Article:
Talking With Francine Witte

Francine Witte is the author of five poetry chapbooks, two flash fiction chapbooks, and the full-length poetry collections Café Crazy (Kelsay Books) and The Theory of Flesh (Kelsay Books). Her Novella-In-Flash, The Way of the Wind (Ad Hoc), was just released December 2019 and her Flash Collection, Dressed All Wrong for This (Blue Light Press), was released in September 2019.

Dream Noir Fiction Editor, Corey Miller, had the fortune of talking with Francine about her flash writing and her debut collection.

Corey Miller: Your book, Dressed All Wrong for This, just came out in September and is a collection of flashes. How long did it take to put the book together and how did you decide on the order of stories?

Francine Witte: These are stories I had written over the past twenty or so years that I’ve been writing flash fiction. I had asked Meg Pokrass to help me choose the stories and to help with the order.

CM: The order felt very natural and had me along every step of the way, even with topics that are so widespread. What would you say your approach for a story is? Do you find yourself drawing inspiration from living in NYC?

FW: I’m very big on just getting a line or phrase that I like and running with it. I almost never know where a story or poem will end up. I don’t use NYC in any overt way, but I suppose since this is what is surrounding me, I have a response to it.

CM: Do you find it difficult to make time for writing? I see you went to Grand Lake, Colorado for the flash retreat with Kathy Fish and Nancy Stohlman (I’m going this upcoming year!). Are there any other writerly trips you have planned?

FW: I try (lol) to write every day. No really. But I usually keep it to a small amount of time. A manageable amount. Half-hour, one hour tops. I’m pretty good at getting something done, even if it’s a draft by that time. A half hour is not a scary amount of time to deal with. And boy do I feel virtuous after. Unless what I wrote is awful. Then I feel awful. I had the time of my life in Grand Lake. Great atmosphere, teachers, co-retreaters. Enjoy. I am planning to go to the Bath Flash Fiction Workshop in the UK in June.

CM: That sounds wonderful! The UK seems to have such a great flash fiction scene. Your story “The Cake, The Smoke, The Moon” has been nominated by Pidgeonholes for best Microfiction, it’s such a beautiful piece that contains a multitude of layers in under 400 words. How long, on average, does a story take for you start to finish? What’s your revision process like?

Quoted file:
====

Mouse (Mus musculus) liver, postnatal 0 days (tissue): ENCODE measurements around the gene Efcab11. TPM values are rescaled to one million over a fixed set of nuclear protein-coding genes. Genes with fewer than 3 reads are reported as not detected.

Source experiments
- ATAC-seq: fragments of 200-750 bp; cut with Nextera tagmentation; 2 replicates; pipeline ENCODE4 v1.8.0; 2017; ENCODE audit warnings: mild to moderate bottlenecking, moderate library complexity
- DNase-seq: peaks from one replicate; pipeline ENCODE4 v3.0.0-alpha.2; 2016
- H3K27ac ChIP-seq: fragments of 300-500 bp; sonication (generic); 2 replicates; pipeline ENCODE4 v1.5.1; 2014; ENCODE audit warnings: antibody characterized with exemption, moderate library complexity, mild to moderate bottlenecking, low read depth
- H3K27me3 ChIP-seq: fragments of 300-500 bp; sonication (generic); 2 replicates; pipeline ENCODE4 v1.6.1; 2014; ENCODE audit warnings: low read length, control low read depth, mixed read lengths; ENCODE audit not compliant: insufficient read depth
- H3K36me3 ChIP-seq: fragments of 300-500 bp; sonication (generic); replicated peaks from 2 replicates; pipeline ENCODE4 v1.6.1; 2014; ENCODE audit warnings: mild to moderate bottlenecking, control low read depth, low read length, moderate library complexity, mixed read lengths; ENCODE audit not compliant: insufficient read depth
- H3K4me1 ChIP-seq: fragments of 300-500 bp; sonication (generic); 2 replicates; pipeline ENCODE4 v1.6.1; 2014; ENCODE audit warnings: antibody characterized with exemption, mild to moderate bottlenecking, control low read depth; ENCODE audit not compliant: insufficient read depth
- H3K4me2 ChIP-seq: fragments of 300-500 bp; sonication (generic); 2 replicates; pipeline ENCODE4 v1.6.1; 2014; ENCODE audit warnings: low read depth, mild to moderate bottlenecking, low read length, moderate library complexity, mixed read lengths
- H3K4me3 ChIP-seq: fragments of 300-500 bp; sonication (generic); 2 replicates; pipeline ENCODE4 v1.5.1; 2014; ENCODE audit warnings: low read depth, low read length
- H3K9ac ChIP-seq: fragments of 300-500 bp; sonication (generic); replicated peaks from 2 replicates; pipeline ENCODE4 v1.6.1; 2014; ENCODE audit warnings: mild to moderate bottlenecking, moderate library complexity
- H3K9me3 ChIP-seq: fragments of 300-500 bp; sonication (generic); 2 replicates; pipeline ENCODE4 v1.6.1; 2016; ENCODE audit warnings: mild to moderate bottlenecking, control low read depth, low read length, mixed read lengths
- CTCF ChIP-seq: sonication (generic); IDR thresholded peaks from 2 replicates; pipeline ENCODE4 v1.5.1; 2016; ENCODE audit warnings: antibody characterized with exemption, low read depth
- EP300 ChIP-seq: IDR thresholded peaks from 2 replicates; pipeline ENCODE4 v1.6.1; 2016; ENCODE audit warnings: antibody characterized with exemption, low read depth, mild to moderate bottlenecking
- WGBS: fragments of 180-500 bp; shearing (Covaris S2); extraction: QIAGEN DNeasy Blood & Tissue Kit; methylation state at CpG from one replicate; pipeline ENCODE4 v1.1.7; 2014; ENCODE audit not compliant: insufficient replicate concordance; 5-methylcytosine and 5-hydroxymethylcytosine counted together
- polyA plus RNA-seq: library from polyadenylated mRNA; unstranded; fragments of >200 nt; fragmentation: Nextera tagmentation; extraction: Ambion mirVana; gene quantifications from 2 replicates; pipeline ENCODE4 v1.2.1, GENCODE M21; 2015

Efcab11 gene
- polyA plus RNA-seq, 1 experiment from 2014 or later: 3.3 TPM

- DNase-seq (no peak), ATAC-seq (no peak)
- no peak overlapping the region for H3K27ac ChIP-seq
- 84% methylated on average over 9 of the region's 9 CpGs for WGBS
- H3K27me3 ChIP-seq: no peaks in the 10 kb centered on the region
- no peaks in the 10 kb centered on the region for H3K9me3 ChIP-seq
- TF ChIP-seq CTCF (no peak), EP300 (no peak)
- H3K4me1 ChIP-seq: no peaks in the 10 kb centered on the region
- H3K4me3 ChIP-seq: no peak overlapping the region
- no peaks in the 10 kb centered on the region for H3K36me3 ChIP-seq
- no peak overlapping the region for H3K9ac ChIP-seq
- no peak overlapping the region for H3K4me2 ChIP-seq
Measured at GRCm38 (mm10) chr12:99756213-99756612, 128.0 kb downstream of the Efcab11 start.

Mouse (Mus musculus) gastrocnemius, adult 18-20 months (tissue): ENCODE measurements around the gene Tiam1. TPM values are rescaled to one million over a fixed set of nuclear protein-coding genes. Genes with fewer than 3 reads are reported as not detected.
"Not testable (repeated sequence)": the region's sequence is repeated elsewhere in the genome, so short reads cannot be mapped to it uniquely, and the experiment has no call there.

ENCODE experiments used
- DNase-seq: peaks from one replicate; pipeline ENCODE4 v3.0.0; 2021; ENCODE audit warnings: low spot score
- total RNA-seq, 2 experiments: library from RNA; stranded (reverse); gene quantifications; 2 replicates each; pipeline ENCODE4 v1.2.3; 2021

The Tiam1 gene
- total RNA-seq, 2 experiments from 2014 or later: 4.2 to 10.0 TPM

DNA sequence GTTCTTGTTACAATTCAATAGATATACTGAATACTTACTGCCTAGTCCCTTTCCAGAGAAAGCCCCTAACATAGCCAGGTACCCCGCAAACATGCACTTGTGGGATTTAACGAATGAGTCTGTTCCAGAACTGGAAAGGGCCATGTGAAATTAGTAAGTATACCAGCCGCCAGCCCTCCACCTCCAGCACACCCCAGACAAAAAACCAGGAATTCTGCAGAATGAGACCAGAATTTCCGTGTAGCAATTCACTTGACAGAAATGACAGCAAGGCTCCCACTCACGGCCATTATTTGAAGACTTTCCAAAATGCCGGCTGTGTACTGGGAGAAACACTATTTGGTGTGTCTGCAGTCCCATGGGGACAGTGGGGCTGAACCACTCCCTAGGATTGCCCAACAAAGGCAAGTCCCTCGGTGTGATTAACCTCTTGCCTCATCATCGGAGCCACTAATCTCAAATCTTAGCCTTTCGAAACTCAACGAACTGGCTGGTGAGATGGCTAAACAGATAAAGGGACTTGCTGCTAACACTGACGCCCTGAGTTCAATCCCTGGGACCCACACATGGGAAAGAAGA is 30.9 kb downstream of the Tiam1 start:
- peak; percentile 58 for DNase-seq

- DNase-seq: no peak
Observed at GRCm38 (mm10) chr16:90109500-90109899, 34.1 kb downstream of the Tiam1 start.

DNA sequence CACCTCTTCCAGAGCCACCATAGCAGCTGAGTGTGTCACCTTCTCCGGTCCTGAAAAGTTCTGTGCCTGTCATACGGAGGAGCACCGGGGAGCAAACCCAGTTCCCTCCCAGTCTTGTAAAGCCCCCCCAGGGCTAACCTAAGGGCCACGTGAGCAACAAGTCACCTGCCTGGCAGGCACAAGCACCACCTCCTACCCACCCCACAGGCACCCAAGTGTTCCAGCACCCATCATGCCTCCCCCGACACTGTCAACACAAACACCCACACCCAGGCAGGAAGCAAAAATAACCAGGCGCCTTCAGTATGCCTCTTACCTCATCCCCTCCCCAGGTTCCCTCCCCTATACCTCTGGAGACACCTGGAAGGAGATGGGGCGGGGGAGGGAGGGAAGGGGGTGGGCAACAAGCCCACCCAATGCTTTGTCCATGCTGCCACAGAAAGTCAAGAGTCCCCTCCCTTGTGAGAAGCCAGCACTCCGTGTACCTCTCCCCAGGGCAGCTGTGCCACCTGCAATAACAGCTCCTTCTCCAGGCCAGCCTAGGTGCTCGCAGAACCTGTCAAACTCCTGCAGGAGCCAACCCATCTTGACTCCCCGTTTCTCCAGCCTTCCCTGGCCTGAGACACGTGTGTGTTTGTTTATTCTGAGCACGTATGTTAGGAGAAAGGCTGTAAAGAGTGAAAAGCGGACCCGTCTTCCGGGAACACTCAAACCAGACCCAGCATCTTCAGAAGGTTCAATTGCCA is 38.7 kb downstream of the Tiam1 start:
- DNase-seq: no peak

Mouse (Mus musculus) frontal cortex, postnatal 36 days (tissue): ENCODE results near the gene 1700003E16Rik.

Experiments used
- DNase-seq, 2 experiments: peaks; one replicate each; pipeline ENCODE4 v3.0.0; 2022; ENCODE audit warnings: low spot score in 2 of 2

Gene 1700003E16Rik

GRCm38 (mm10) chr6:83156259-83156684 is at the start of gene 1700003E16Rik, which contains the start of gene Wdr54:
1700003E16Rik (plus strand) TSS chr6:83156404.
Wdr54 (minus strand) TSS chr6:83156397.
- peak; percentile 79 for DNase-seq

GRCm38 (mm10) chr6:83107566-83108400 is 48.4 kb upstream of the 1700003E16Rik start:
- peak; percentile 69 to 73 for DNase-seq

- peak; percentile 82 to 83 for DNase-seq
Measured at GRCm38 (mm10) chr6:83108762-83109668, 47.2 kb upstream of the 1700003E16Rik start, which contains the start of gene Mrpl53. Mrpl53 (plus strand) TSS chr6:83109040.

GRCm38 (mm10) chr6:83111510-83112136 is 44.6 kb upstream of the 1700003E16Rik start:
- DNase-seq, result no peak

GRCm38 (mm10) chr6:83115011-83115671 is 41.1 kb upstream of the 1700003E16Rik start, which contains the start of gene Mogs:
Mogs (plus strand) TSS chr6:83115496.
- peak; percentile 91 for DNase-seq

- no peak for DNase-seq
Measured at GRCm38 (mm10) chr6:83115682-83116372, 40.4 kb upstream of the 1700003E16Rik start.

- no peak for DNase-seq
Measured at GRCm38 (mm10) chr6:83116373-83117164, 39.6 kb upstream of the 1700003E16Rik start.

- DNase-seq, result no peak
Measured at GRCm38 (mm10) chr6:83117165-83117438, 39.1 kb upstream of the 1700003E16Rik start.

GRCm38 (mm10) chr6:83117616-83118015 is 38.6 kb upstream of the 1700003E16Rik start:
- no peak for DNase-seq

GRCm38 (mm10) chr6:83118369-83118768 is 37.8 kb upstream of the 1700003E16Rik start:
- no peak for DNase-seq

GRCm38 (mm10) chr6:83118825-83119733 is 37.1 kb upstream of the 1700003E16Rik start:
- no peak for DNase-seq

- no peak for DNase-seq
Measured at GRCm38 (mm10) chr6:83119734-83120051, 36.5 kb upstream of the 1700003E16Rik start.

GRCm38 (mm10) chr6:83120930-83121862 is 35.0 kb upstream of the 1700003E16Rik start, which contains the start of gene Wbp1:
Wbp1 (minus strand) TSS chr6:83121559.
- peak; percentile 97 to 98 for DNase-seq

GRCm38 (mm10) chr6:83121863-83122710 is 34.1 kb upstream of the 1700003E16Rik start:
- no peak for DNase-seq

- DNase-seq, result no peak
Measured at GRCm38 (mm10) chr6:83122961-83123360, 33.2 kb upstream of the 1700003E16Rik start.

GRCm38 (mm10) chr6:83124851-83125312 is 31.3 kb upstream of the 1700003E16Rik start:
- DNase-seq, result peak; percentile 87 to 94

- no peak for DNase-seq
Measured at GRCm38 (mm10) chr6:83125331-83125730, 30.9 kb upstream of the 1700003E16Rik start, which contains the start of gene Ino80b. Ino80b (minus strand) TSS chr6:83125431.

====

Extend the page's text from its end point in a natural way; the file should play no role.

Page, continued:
FW: I’m a very good first drafter. Usually, a story that works comes out (at least the bones of it) fairly quickly. I often think of the process of writing short pieces such as poems or flash as discovery and I allow myself to go with it and see where it ends up. You can’t do that with longer pieces or a novel. When I revise, I am tinkering. I don’t need this sentence. Or find a better word. Or does the beginning grab you? That type of thing.

CM: I love that you let the story create itself and follow where it takes you. Your work definitely isn’t afraid to explore! I’m always curious what other writers, especially flash fiction writers, are currently reading. Do you have any recommendations? Are there any up-and-coming writers or lit mags you think we should be following? 

FW: I am finishing Ghosts of You by Cathy Ulrich. Honestly, I’m trying not to finish it. It’s really that good. I enjoyed Jennifer Wortman’s This.This.This. Is. Love, Love, Love. But that’s only two of many. This answer could go on for pages.

CM: I love working with Dream Noir and I think we get a wide range of writers who submit their work to us. We’ve even had the privilege of publishing a few debut pieces. Having been published by several different literary magazines, do you have any advice for an emerging writer on how to break the mold and land a published piece?

FW: I think it’s really important to read what other writers are doing in the field you are trying to break into. You have to know what’s going on. You need to know what style of writing a journal is publishing. If you write war stories, don’t submit to a journal with a highly pacifist bent. Or maybe they just published a story on the same theme as yours and therefore, wouldn’t publish it. Also, make sure you are sending something that you would be proud to see in print. Make sure it’s ready. And once you send it out, forget it. Write something else. And don’t check Submittable or Duotrope every five minutes.

CM: Great advice. I’m definitely guilty of lingering on Duotrope and Twitter longer than I should. For all the fans of your work, can you leave us with any hints of what you might have in store next?

FW: I was fortunate enough to have three books published this year. So rather than start on a new one, I will focus on the publication of stories and poems. I also want to write a few longer stories. I like longer stories.

Artist: Patrick Bremer